Global cloud distribution: Reconciling the active and passive points of view



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Passive remote sensors have been monitoring the state of the atmosphere from space for several decades. Their measurements have led to reliable climatologies of clouds distribution on a global scale. Unfortunately, these retrievals were penalized by significant uncertainties above certain surface types (ice, snow, deserts, and more generally everything that is not ocean). The ability to detect clouds was moreover strongly dependent on their optical depth, with thinnest clouds often escaping detection. Along the vertical dimension, retrievals were often limited to the cloud top temperature, which required strong assumptions on cloud density that were rarely realistic and led to underestimations by several kilometers (Sherwood 2004). Considerable effort and ingenuity went into solving these problems and reducing uncertainties as much as possible, but the error bars remain significant. They mean that passive observations cannot answer specific questions about how the cloud cover reacts to changes in its atmospheric environment [Chepfer et al., in review].

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In the past few years, several active instruments put in orbit have led to significant insights regarding the spatial distribution of clouds. Cloud-Aerosol Lidar with Orthogonal Polarization (CALIOP) (Winker 2010), bla bla. CALIOP cannot penetrate optically thick clouds, and thus cannot always document the entire vertical profile of cloud fraction. However, this does not impair its ability to retrieve whether a given column of atmosphere contain clouds or not, with a high horizontal resolution and a sensitivity to optically thin clouds unmatched by most passive sensors. CALIOP is therefore a reliable source for documenting the overall cloud fraction and it has been often used so in recent years [bla bla et al. 2012, 2013 etc].

Here we attempt to contrast how active and passive remote sensing observations see cloud amounts on a global scale. We present how passive sensors disagree on the retrieved cloud amounts in Sect. 2, and compare their averaged cloud amounts with those retrieved from three datasets derived from CALIOP data in Sect. 3. In Sect. 4, we focus on geographic areas where passive sensors disagree most among themselves or with active datasets.

Cloud cover from passive datasets

As our baseline, we used the most up to date and comprehensive cloud retrievals based on spaceborne passive remote sensing measurements. These were compiled, reconciled and made available in the context of the Global Energy and Water cycle Experiment (GEWEX) cloud assessment project (Stubenrauch et al. 2013) of the World Climate Research Program. In addition to retrievals from twelve passive sensors, this project included retrievals from CALIOP made compatible with passive ones between 2006 and 2009. 2007 is the first full year covered by CALIOP, however, as it began operation in June 2006. Apart from the TOVS IR sounder, stopped in 1994, passive retrievals span the 2006-2009 period. Three do not cover the entire period: HIRS (2006, 2008), ISCCP (2006-2007) and POLDER (2006-2008). In order to maximise the number of comparable datasets while having them measure the same atmospheric composition, the present study includes retrievals for 2007 only, when retrievals from ten passive sensors are available. TOVS and HIRS are excluded from the comparison. Moreover, some sensors only allow retrievals in absence of sunlight (ATSR, MISR), while others require it (POLDER). We considered separately daytime and nighttime retrievals so they document the same actual cloud cover. Table 1 describe how sensors contribute to the retrieval comparisons, along with their supporting satellite equator overpass local time. All data was obtained through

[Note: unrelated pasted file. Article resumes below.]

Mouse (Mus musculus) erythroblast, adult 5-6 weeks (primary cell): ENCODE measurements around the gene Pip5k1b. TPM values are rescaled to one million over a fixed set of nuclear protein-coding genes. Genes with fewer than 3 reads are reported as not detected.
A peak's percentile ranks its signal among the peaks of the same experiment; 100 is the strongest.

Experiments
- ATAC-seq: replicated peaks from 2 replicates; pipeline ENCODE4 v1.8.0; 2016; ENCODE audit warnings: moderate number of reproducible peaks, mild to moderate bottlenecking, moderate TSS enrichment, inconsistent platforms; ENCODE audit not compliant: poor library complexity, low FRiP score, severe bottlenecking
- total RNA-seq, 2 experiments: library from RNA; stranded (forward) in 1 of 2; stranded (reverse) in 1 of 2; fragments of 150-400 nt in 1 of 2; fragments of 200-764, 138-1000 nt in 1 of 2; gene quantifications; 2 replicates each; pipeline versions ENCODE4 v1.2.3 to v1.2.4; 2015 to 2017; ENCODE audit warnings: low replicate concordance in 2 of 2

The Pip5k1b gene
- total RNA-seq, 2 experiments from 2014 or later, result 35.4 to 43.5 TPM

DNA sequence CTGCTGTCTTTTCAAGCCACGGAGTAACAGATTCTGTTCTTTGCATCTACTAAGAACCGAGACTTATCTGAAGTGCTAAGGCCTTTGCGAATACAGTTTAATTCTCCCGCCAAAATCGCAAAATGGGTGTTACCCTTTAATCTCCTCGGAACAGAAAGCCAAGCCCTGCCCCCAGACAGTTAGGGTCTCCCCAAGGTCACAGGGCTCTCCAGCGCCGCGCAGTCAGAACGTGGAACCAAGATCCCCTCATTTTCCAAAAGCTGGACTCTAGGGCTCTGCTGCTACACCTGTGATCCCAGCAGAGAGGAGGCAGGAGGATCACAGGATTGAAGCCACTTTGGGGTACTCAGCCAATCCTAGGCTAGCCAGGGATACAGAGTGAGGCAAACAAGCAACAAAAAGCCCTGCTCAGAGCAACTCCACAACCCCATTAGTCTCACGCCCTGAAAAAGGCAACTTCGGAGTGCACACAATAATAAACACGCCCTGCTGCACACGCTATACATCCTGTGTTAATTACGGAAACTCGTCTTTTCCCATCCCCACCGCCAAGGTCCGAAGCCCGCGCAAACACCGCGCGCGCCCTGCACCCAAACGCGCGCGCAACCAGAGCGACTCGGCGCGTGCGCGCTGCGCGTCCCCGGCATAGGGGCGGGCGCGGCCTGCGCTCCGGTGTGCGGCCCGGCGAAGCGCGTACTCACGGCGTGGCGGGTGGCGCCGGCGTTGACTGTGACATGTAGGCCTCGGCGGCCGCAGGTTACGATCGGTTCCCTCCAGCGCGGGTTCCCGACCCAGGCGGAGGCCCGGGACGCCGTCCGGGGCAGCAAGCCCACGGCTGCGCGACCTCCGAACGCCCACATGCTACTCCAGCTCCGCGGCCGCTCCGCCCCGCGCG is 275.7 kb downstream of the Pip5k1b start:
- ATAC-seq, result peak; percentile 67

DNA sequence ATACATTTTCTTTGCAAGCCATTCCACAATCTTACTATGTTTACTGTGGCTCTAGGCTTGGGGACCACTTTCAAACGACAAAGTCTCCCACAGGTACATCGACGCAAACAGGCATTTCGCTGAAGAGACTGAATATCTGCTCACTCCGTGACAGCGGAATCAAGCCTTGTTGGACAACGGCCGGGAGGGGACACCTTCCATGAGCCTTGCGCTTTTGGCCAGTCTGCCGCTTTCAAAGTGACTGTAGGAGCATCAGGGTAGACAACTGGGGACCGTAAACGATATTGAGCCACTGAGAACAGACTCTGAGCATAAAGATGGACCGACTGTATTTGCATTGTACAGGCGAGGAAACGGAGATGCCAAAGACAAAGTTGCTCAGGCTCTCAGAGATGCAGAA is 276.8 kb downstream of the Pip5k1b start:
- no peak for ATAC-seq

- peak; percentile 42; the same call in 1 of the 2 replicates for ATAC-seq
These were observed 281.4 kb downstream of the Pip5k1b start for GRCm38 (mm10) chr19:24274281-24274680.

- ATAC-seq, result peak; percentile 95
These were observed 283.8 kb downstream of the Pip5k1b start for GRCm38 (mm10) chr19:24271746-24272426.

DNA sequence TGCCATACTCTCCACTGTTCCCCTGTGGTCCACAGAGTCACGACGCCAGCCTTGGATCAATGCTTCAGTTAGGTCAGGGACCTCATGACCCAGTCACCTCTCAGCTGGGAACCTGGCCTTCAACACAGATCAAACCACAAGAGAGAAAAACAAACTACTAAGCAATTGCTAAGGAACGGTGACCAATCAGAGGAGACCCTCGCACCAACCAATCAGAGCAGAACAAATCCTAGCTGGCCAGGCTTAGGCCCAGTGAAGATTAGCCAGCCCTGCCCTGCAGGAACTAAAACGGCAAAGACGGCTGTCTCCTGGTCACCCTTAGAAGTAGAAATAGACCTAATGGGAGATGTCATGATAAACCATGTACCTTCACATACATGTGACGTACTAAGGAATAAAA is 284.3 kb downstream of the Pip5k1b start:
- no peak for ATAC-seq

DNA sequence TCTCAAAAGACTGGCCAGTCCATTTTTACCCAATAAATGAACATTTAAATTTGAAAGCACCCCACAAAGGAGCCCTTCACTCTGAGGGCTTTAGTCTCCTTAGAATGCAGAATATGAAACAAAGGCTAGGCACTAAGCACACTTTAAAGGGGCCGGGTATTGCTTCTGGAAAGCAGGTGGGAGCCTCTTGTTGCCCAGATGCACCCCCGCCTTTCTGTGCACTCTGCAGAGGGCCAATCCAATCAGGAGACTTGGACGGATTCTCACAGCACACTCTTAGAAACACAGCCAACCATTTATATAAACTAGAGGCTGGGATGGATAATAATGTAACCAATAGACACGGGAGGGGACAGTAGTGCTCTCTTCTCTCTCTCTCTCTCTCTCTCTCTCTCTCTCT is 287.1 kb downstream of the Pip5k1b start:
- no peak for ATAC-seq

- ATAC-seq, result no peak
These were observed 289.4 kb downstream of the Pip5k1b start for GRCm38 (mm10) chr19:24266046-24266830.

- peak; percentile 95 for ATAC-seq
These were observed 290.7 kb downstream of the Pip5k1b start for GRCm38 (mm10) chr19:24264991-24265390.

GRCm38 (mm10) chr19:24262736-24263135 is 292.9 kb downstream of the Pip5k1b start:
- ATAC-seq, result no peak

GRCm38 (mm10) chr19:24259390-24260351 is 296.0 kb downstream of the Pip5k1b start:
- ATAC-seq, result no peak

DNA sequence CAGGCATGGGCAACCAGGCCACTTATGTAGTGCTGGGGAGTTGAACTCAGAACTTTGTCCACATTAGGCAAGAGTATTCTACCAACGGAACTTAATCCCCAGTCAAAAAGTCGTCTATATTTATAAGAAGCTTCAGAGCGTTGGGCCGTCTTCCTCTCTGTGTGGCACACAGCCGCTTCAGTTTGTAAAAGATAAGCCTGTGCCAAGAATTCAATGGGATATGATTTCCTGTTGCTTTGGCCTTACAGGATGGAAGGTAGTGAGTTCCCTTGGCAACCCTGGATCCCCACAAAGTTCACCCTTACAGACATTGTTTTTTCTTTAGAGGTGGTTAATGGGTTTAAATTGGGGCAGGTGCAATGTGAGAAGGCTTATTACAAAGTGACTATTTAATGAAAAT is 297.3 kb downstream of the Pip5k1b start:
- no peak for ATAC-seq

Fig. \ref{fig:fig1} shows the standard deviation of cloud amount (CA) across all retrievals based on nighttime (top) and daytime (bottom) measurements, considering one map of average 2007 CA per sensor. This standard deviation, referred to as inter-sensor standard deviation (ISSD) from now on, is symptomatic of the differences in cloud detection across all considered sensors.

Nighttime passive CA retrievals strongly disagree (ISSD > 0.2, reds in Fig. \ref{fig:fig1}, top) over iced and snowed surfaces (e.g. Greenland, Antarctica and regions partially covered by ice shelves in winter), high elevation (Himalayas, Andes and West U.S.), the mid-section of Africa directly south of the Sahara. Over the ocean passive sensors agree quite well (ISSD < 0.07), especially at mid-latitudes. Exceptions are tropical subsidence areas and directly west of Africa, South America and Australia (ISSD up to ~0.12). Disagreement is generally higher over continents. The same patterns appear in daytime passive CA retrievals (Fig. \ref{fig:fig1}, bottom), although sensors seem to agree more overall, especially over continents, high elevation, and west of continents.